Sunday, November 7, 2010

All Saints Day sermon, Yr C: Blessed, holy, and worthy of praise

Lectionary: Daniel 7:1-3,15-18; Psalm 149; Ephesians 1:11-23; Luke 6:20-31

Happy All Saints day! According to one definition (and I like this one!): a saint is “a dead sinner revised and edited. But that’s not the whole story, is it?

The Old Testament uses two words Hebrew words:
• קדיש /kadesh/ [which means] "holy" and
• חסד /hasid/ [which means] "loyal, faithful; pious"

The New Testament uses the Greek word hagios [which means] “holy; holy one" to describe all faithful Christians. The Prayer Book says this: the communion of saints is the whole family of God, the living and the dead, those whom we love and those whom we hurt, bound together in Christ by sacrament, prayer, and praise. (BCP, 862)

As we processed in today we remembered and honored those saints who lived and died before us, ones we consider to be exemplars of the faith.

The preacher invites those in costume to call out the names of their saint.

But as St. Paul reminds us in the letter to the Ephesians, the saints are the members of the Christian community. That means we are saints too, exemplars of the faith in our day.

There are also the saints who are yet to come, those not yet born, whose images are unknown to us but whose lives will be affected by our actions now. These are the ones who will come to know God by the witness we live and proclaim today.

The preacher points out the “stained-glass mirror” gets help carrying it to the center of the chancel and explains the features in it: the shape of the church at the bottom; the church’s steeple with the cross connected by a line with the downward facing Holy Spirit in the form of a dove (see the feet?).

This is a representation of what we believe. The church is here on the earth, and by the cross of Jesus, we have been reconciled to God. We are connected, reconciled to God in Christ, as promised.

Our costumes and icons honor the saints that were, those that have gone before. Persons/children are invited to stand in front of the stained-glass mirror. This is a reflection of the saints that are. Look - there’s St. Taylor, Sts. Will and Matthew, St. Lily, St. Timothy...

Then the mirror which is pointed upward toward the ceiling. This is a reflection of the saints that are yet to be, those whose images we don’t yet know, but heaven knows.

Why is this important? Because I think we give ourselves an easy out and let ourselves off the hook when we conceive of sainthood as something that happens after we die, or when we hold up saints only as heroes or sheroes of the church, holier than most others. Then we can say to ourselves, ‘I’ll never be that holy’ or ‘I’ve already messed up too much, so sainthood is beyond what’s possible for me.’

Well it isn’t. Sainthood is already our reality.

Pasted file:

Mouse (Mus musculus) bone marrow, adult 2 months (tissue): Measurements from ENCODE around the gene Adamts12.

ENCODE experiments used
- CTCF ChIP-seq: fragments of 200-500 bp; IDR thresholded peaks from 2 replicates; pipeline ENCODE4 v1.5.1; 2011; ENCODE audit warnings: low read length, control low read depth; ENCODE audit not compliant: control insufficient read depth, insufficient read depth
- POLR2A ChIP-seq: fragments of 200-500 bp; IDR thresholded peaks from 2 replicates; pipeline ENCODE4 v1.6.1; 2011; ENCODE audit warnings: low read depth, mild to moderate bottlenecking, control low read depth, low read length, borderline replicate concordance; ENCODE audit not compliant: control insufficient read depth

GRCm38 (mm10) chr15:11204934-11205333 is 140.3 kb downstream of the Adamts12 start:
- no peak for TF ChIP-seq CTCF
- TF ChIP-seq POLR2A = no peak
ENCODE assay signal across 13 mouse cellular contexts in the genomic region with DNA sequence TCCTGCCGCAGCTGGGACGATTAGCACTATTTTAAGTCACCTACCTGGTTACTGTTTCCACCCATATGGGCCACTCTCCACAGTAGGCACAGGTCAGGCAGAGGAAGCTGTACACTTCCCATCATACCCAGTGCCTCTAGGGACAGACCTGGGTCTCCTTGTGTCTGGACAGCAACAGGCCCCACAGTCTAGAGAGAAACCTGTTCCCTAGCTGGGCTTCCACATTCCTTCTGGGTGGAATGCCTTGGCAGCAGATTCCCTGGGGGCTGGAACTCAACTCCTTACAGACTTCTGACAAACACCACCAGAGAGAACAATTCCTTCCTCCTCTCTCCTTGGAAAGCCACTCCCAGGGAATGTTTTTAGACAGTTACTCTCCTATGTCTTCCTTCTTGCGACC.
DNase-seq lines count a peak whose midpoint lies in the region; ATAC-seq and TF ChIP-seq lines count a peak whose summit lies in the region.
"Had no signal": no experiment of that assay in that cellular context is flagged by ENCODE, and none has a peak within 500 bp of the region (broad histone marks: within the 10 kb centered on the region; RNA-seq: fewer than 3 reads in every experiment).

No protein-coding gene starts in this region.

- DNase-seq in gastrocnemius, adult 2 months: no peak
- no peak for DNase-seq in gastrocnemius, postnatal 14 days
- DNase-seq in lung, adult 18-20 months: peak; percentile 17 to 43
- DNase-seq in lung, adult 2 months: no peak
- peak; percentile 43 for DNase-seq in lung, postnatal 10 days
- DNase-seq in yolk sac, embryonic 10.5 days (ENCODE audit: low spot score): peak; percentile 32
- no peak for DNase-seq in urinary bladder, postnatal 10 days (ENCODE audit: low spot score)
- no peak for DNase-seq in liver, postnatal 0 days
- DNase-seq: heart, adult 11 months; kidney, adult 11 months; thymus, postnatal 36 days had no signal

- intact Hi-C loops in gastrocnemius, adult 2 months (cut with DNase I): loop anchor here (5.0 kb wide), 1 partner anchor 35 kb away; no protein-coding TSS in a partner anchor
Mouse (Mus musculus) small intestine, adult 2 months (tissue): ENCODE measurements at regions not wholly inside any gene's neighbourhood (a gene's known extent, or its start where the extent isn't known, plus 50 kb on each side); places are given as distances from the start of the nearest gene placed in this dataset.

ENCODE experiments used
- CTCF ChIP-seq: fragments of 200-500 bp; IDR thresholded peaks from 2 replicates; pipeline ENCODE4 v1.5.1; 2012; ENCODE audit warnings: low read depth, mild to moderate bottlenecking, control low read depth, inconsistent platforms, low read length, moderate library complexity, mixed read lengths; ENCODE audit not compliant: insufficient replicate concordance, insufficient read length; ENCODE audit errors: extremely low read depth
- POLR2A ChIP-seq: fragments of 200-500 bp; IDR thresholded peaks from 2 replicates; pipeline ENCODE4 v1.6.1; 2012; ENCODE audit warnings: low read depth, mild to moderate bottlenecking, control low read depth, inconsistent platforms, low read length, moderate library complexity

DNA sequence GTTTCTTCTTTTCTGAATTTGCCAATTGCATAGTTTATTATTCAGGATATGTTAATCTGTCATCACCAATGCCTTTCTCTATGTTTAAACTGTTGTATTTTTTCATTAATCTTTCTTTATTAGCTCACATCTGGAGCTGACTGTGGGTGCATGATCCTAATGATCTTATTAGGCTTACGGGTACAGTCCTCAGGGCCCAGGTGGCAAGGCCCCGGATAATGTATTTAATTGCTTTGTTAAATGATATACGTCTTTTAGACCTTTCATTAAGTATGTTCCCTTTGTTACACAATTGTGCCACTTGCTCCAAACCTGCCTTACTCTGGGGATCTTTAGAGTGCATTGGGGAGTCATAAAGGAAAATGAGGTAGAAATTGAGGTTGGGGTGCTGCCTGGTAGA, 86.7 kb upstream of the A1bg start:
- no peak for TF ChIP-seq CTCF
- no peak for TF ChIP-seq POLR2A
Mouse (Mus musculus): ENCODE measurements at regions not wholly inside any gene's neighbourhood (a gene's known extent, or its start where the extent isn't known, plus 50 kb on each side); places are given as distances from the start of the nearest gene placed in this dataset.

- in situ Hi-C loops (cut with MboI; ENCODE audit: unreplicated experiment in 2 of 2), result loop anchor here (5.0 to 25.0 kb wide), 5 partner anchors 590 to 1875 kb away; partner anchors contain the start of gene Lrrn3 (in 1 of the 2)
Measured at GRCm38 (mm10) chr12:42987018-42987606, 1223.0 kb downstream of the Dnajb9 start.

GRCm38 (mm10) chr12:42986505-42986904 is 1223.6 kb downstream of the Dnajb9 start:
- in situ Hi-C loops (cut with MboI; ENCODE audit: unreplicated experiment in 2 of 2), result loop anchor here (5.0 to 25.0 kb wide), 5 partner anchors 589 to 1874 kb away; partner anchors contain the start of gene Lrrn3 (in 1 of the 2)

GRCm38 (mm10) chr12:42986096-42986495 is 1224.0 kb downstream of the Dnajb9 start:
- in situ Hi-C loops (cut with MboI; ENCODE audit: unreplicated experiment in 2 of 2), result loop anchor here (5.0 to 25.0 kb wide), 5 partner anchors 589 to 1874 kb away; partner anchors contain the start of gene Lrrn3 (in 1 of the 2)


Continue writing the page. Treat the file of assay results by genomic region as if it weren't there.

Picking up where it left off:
If we have donned the white robes of Baptism then we are members of the community of the faithful and beloved children of God. And if we are members of the Christian community, then we are saints.

But the expectation that as saints we must be sinless or miraculously powerful is in error. Humans sin. And only God is powerful to redeem. But that’s the point, isn’t it? God IS powerful, and willing, and always ready to redeem.

The gospel reading today provides a kind of Word-mirror which which reflects for us the qualities of saints, that is, those who share life in Christ. These aren’t people who rise above their humanity. On the contrary, Jesus makes very clear that saints are deeply and totally human. And he calls them blessed, that is, consecrated (set apart), made holy, and worthy of praise.

Jesus says that saints are blessed when they know poverty or lack of spirit, because knowing they need God, they place themselves in God’s care, and find themselves in God’s kingdom. Saints are blessed when they suffer loss, or desire justice …when they are generous with mercy in the face of sin, … when they work to bring peace out of conflict …when they keep God’s will as their priority, even though they may suffer indignities and injustices themselves for the sake of the gospel. Blessed are they, Jesus says.

One saint I loved was an 8 year-old beggar I met in Romania. Some of you have heard me talk about him before. This little boy was smart, savvy, and doomed by his poverty. But while he lived he was a saint, at least for me. One day, as we walked along the streets of Cluj Napoca, this precocious little guy begged some money (which, by the way, he could do in about 5 languages), then went and bought a banana. As he returned to where I was sitting near the fruit stand, he broke the banana in two and offered me half. I was overcome by the generosity that came so naturally to him. Blessed was he, and holy.

Another saint I loved was my beloved aunt and God-mother, whose bitterness and anger, though justified by the circumstances of her life, made her quite unlovable to many, but her authenticity – I could say her purity – made her beautiful to me. Blessed was she and worthy of praise.

The call to purity, to blessedness in our Scripture readings isn’t about the color of our souls or the rightness of our behavior. It’s about our willingness to rely totally on God. Those who rely on themselves, or put their trust in their wealth, or their good reputations will be sadly surprised to learn that they were wrong. Our hope is in God – and only in God.

As we suffer and struggle through the days of our earthly lives, as we celebrate and shine with the light of Christ in our world, we do so always in the care and grace of God. Our trust is in God who continually (eternally) holds us close and speaks in our hearts, so that as we live the fullness of our lives, individually and as a community of faith, we do so according to God’s will.

Then we too are blessed, holy, and worthy of praise.

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